This year Casio took the PRW-5000 we reviewed last year and gave it a makeover: PVD case, blue highlights and an almost stealth look. Let’s start with the specs for the new version, model number PRW-5000Y-10R:
- Altimeter/barometer, compass and thermometer
- Tough solar power, 5 month power reserve
- Tough movement with automatic hand position correction
- Water resistant to 100m (330ft)
- Six-band atomic (radio) receiver, rated for +- 15 seconds per month if no signal
- Altimeter: -2,300ft to 32,800ft (-700m/10,000m) A good watch for Everest, perhaps!
- Temperature sensor: 14F to 140F (-10 to 60C).
- Mineral crystal
- Black ion-plated stainless steel case, buckle and bezel
- Rubber strap with color-matched logo on keeper
- Small inset multifunction LCD for numbers, graphs and indicators
- World time, 29 time zones plus UTC
- 1-hour stopwatch, 1/100th resolution
- 1-hour countdown timer
- Five daily alarms
- Digital compass, 20 seconds of readings at a time, 1 degree resolution
- Casio module 5114 (PDF manual here)
- 49mm by 14.6mm, 85g
By way of comparison, here’s the previous model with orange details.
A bit bolder, and the plain steel case shows up more as well. I really like the new version, I think the choice of dark blue and black IP adds to the versatility of the watch without detracting a bit.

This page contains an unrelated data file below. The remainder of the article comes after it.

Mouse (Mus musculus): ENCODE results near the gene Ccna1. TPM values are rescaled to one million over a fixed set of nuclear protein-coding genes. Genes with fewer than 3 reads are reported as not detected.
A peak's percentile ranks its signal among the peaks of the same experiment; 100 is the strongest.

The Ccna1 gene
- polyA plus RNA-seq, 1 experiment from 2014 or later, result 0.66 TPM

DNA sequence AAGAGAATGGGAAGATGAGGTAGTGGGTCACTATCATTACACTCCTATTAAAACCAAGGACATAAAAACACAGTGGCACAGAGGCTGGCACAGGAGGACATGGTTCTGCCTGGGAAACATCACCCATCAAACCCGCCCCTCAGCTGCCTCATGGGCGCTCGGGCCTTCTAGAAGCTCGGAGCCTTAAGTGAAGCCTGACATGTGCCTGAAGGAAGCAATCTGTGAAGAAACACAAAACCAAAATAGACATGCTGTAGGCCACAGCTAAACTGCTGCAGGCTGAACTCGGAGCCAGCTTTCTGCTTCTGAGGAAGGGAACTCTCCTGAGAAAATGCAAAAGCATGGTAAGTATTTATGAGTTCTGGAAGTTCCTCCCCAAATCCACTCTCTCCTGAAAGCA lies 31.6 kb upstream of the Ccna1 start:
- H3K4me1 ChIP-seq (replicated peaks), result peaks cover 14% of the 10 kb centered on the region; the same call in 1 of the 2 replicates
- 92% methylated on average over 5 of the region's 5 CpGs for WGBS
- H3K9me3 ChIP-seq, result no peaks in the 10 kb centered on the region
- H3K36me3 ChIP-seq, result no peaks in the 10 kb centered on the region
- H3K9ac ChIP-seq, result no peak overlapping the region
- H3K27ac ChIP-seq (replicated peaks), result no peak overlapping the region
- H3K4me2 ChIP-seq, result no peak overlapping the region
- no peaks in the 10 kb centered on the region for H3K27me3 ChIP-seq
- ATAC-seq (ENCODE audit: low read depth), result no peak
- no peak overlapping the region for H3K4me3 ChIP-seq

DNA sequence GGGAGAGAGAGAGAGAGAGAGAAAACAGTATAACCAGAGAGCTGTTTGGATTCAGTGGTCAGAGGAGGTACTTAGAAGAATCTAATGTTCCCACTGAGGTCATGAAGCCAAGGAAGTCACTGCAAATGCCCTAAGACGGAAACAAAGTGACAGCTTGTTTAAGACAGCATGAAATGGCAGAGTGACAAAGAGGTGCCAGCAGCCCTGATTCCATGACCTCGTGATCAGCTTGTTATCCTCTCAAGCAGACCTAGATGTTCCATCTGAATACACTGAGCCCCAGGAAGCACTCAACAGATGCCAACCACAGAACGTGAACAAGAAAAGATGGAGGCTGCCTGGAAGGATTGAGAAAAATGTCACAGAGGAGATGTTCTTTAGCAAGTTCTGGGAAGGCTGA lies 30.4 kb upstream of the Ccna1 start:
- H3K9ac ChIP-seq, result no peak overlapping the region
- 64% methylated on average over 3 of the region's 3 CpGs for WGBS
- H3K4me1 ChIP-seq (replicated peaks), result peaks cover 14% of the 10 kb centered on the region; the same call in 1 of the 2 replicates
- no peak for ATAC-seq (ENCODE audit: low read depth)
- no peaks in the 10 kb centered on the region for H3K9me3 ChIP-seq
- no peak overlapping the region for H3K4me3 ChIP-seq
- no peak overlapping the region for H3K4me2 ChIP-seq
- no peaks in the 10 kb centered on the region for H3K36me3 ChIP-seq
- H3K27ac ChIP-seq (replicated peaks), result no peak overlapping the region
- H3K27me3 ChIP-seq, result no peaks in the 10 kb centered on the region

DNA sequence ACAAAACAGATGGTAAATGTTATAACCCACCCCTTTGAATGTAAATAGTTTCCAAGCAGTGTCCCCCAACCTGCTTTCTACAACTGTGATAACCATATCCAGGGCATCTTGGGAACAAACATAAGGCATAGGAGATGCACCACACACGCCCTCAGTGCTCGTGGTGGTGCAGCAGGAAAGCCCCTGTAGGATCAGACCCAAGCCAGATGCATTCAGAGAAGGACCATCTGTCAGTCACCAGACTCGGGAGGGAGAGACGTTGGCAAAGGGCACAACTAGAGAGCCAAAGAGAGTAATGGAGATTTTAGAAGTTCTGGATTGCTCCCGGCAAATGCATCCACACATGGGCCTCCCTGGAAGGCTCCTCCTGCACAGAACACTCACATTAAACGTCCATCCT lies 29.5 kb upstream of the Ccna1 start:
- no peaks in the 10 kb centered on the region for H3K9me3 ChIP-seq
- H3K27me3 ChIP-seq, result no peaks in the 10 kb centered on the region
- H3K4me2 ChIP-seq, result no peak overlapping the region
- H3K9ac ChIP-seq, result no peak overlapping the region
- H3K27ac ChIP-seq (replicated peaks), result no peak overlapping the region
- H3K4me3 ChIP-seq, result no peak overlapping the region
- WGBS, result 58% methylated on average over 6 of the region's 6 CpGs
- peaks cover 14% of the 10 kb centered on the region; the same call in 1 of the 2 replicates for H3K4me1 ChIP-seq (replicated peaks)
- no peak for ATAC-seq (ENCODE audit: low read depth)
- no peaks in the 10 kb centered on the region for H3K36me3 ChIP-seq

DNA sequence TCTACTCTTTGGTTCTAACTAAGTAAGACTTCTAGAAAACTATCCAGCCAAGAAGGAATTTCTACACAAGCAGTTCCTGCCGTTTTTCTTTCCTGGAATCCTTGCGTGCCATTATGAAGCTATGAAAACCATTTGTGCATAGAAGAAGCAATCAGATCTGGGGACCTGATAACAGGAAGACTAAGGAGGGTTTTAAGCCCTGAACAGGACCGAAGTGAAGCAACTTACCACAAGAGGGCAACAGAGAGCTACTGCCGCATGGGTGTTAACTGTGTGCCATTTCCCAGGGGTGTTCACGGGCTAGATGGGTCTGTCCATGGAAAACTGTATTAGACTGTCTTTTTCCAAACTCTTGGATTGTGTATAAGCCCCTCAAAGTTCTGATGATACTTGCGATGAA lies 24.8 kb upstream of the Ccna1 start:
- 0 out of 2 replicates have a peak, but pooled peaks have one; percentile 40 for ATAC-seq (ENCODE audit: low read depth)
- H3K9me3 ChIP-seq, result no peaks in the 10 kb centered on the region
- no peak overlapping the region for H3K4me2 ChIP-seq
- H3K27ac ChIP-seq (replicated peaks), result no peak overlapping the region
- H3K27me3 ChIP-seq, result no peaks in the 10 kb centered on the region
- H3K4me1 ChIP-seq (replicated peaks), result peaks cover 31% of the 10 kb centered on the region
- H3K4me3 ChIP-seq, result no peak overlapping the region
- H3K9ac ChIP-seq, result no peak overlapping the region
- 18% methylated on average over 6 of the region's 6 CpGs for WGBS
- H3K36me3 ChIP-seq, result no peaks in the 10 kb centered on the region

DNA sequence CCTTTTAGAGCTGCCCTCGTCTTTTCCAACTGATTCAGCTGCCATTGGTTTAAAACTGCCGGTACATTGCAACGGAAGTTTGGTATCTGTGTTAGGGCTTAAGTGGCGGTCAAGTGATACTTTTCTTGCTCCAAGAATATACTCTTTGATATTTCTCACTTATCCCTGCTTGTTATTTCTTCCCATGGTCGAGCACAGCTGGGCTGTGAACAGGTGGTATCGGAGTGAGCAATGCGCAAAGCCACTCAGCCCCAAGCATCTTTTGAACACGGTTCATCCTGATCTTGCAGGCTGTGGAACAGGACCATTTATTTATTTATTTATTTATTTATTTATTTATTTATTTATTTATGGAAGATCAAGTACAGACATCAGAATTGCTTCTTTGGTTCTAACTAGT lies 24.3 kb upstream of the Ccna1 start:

Since the previous review has a comprehensive review of features, let’s spend time on the changed appearance.
The bezel is now a deep, reflective blue that looks black until you get very close. Similarly, the display arc from 11 to 3 is also deep blue, as is the multifunction second hand and ‘ProTrek’ logo on the dial. It’s a really good look.
Another closeup from the other side shows the logo and multi-level chapter ring.
Yes, even the button text and labels are blue!
As is the logo on the strap keeper. Nice IP on the buckle, and the subtly beveled edge of the strap – little things that add up.
Nicely done caseback, also shows the composite steel/rubber construction.
It wears great, and as I said in person the blue highlights are hard to see from more than normal viewing distance.
It’s not small, but it’s tapered to go under baggy cuffs and quite lightweight at 85g.
On my 7.5″ wrist, there’s quite a bit of strap left and it’d have no problems going over a wetsuit with the stock strap.
I said in the previous review that the PRW5000 was my favorite Pathfinder, and in all honesty this one has just taken the crown. The black case and blue highlights make for a subtler, more expensive look that calls attention to itself much less; you could easily wear this in a semi-casual work environment now and go straight from desk to trail.
List price on this model is $480, which is $30 more than the last revision; you can still get the orange version if you prefer it. Since the module is the same, you really are just paying for the style difference. As the high-end Pathfinder, it’s fairly expensive but in my opinion still a good value. As always, Casio has a range of prices and features in the Pathfinder series if this model is too expensive for your budget. (See our PAG-240 review for a current example.)
I think Casio has a winner here. The combination of legible analog display, usable digital for graphs and numbers plus improved appearance makes for a functional, versatile and durable watch.
Our thanks to Casio for the review watch.